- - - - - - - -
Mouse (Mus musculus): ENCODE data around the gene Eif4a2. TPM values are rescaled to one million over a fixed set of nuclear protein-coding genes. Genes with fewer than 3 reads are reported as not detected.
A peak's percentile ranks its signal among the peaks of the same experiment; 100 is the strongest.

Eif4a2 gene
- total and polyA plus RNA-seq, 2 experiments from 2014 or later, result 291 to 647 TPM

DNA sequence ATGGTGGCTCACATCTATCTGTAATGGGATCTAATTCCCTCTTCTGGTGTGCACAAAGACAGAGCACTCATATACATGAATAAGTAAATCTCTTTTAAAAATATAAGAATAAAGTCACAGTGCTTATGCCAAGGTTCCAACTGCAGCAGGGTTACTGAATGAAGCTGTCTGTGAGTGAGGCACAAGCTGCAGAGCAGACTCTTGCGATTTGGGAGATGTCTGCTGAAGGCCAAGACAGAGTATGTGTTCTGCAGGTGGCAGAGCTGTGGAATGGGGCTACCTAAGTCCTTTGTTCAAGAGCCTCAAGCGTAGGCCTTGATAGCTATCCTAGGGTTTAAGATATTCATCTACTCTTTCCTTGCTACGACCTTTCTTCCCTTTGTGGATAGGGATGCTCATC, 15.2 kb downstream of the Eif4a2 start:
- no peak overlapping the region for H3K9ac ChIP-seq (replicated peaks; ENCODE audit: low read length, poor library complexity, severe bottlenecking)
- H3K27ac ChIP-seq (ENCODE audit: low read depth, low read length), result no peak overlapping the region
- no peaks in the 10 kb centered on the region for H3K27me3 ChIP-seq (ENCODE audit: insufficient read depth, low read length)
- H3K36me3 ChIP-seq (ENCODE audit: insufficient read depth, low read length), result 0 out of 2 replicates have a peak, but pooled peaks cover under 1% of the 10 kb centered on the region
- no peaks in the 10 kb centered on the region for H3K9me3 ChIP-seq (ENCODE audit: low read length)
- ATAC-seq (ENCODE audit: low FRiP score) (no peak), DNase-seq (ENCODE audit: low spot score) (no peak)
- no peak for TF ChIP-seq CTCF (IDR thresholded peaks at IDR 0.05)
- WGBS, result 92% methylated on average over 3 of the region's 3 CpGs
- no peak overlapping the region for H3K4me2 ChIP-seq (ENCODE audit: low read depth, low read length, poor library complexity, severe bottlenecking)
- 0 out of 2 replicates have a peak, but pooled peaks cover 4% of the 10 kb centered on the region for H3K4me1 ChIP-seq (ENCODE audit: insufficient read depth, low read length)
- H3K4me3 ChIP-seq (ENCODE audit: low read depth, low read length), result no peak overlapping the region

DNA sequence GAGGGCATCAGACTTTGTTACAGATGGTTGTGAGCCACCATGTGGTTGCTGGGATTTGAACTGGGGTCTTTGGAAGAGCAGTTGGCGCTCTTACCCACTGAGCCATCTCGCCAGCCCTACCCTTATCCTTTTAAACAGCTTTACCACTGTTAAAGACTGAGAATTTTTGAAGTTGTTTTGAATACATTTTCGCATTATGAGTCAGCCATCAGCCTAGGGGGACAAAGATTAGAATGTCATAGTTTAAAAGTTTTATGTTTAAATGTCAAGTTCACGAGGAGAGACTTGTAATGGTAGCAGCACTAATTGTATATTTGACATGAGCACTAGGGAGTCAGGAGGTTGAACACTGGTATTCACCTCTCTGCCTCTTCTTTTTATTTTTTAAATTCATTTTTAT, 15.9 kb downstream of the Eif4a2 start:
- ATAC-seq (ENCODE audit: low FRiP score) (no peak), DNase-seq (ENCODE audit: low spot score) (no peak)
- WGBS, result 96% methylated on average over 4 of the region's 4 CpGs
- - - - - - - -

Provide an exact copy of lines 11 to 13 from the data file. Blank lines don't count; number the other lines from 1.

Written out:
- ATAC-seq (ENCODE audit: low FRiP score) (no peak), DNase-seq (ENCODE audit: low spot score) (no peak)
- no peak for TF ChIP-seq CTCF (IDR thresholded peaks at IDR 0.05)
- WGBS, result 92% methylated on average over 3 of the region's 3 CpGs